Russia for the first time expressed guarded optimism about talks with the U.S. on a prisoner exchange involving WNBA star Brittney Griner and another jailed American.
“‘Quiet diplomacy’ is continuing, and it should bear fruit, if of course, Washington strictly follows it without slipping into propaganda,” Alexander Darchiyev, head of the North American department of the Russian Foreign Ministry, said in an interview with the state Tass news service published on Saturday.
U.S. Secretary of State Antony Blinken and Russian Foreign Minister Sergei Lavrov said earlier this month they’re willing to pursue the talks a day after a Moscow court sentenced Griner to nine years in prison on drug charges. President Joe Biden called Griner’s punishment “unacceptable” and said the White House would work tirelessly in pursuit of her release.
Last month, the Biden administration proposed a swap involving Griner, a two-time Olympic Gold medalist, and former U.S. Marine Paul Whelan, who was jailed in Russia in 2020 on spying charges he denies. In return it’s ready to free Viktor Bout, a Russian arms dealer known as the “merchant of death” who was sentenced to 25 years in 2012, and a second Russian also held in a U.S. jail, according to a person with knowledge of the matter.
While the Kremlin has long pressed for Bout’s return to Russia, officials in Moscow initially indicated Russia was leaning toward rejecting the U.S. offer because it regarded its terms as unequal.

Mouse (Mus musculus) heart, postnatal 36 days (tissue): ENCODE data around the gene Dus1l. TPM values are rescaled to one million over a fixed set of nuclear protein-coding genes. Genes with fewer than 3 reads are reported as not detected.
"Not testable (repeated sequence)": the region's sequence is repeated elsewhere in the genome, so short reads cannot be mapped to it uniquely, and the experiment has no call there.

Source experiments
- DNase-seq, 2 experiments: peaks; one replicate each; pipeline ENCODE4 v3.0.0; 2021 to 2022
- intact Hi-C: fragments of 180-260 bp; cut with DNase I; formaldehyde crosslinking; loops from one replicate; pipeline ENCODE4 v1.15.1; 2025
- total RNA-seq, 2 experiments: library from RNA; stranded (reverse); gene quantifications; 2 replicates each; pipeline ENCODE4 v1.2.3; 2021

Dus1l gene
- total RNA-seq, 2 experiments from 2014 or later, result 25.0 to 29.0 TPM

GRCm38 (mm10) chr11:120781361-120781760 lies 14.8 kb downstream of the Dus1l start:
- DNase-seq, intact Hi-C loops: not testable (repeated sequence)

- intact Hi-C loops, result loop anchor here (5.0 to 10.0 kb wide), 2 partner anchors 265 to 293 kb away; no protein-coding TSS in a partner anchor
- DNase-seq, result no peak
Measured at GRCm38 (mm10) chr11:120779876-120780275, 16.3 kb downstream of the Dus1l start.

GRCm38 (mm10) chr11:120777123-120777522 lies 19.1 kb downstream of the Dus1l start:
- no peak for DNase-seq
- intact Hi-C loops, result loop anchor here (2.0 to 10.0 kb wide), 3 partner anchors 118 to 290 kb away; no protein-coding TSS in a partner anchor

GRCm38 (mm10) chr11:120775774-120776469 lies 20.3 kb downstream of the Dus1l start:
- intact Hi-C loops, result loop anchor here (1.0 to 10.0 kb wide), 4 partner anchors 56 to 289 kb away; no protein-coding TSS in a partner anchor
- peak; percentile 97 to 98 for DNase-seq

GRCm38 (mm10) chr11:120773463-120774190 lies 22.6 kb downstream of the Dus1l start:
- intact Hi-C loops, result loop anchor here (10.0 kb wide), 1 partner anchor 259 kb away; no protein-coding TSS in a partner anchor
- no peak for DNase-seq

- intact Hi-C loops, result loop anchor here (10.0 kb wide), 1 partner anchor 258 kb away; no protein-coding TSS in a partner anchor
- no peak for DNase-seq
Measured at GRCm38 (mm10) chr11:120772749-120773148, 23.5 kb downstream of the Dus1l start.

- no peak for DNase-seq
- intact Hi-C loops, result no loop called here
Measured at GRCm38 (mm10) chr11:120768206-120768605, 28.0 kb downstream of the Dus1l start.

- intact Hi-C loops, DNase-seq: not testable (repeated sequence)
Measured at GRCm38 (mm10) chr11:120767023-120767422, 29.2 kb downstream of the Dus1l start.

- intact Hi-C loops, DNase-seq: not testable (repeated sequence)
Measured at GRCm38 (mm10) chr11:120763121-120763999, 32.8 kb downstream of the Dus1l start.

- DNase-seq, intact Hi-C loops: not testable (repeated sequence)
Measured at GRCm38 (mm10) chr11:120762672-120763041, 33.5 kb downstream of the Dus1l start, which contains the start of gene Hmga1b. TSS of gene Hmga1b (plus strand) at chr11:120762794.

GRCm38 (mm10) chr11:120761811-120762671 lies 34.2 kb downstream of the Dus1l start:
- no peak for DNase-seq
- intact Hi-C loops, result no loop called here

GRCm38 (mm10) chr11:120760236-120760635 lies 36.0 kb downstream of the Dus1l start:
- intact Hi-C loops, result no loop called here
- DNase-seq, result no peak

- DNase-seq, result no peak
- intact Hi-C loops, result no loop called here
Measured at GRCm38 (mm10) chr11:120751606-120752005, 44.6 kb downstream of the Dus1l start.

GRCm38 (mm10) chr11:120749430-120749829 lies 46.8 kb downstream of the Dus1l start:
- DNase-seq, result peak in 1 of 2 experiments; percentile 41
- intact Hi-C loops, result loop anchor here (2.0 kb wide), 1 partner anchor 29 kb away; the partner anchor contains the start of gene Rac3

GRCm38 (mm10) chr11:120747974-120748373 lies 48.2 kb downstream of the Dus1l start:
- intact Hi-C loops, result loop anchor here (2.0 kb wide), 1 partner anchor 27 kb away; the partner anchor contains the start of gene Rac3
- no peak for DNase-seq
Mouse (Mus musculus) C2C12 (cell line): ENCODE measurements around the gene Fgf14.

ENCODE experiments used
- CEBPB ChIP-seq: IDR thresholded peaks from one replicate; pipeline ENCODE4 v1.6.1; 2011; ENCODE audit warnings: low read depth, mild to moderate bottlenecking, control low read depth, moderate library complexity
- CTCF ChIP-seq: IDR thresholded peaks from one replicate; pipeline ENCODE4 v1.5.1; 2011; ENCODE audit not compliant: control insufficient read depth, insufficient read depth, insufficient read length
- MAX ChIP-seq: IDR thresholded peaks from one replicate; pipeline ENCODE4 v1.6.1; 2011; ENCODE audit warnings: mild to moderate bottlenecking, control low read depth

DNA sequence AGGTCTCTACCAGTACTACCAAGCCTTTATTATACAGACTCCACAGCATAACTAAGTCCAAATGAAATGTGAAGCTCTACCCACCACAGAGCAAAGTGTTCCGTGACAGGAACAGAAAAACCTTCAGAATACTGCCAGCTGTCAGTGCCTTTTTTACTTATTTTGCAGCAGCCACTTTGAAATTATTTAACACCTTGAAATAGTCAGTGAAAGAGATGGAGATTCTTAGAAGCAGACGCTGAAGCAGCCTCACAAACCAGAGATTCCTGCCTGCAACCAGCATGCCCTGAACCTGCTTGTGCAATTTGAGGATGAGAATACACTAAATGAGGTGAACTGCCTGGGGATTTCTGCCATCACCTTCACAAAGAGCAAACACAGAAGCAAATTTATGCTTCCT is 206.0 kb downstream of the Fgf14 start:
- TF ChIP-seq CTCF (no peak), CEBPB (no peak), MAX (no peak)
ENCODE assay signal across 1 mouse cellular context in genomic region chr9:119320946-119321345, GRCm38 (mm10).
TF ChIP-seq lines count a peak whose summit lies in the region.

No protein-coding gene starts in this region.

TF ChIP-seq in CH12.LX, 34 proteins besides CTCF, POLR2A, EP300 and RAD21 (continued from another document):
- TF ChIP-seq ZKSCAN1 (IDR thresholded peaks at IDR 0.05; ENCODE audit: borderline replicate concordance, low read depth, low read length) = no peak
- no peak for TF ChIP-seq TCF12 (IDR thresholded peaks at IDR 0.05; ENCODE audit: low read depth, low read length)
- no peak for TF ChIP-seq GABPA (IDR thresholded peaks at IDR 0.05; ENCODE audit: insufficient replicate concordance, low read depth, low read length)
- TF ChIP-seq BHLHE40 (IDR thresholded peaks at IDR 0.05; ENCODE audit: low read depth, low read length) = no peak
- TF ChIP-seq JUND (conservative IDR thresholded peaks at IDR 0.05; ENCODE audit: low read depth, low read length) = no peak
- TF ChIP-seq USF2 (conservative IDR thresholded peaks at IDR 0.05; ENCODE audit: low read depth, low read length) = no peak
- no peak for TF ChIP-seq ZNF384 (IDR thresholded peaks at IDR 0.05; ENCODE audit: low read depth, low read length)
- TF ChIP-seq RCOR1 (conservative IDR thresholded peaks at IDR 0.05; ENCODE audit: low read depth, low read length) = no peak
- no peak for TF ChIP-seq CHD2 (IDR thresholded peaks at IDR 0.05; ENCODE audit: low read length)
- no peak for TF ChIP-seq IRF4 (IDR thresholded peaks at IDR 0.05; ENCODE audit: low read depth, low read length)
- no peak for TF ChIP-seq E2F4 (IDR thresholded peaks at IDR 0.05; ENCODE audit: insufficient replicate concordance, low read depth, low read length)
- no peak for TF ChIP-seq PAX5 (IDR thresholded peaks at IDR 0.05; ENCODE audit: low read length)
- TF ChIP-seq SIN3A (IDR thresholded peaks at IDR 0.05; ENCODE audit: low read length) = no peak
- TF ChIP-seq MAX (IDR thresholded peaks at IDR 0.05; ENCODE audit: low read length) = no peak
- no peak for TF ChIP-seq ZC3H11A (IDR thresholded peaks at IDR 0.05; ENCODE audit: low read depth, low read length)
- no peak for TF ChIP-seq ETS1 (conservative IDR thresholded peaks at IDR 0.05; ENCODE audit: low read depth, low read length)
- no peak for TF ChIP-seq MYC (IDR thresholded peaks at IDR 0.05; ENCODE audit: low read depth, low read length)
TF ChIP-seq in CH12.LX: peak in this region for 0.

Griner, 31, was convicted of drug possession and smuggling following her arrest at a Moscow airport after customs officials found vape cartridges containing cannabis oil in her luggage. She pleaded guilty July 7, saying her action was unintentional, and her lawyers had asked the court for a lenient punishment.
A Russian official asked via a back-channel to include in any swap deal Vadim Krasikov, a former official with links to the domestic spy agency who was convicted of murder in 2021 in Germany, people familiar with the conversations said. Another potential target for Russia could be Vladislav Klyushin, a Kremlin insider extradited from Switzerland to the U.S. in December on insider-trading charges, several people in Moscow with knowledge of the matter said.
Klyushin may be far more valuable to Russia and the U.S. Russian intelligence has concluded that he has access to documents related to the hacking of Democratic Party servers during the 2016 presidential election, according to people in Moscow close to the Kremlin and security services. One of Klyushin’s alleged co-conspirators, who remains at large, was previously charged in connection with Russia’s scheme to interfere in the vote.
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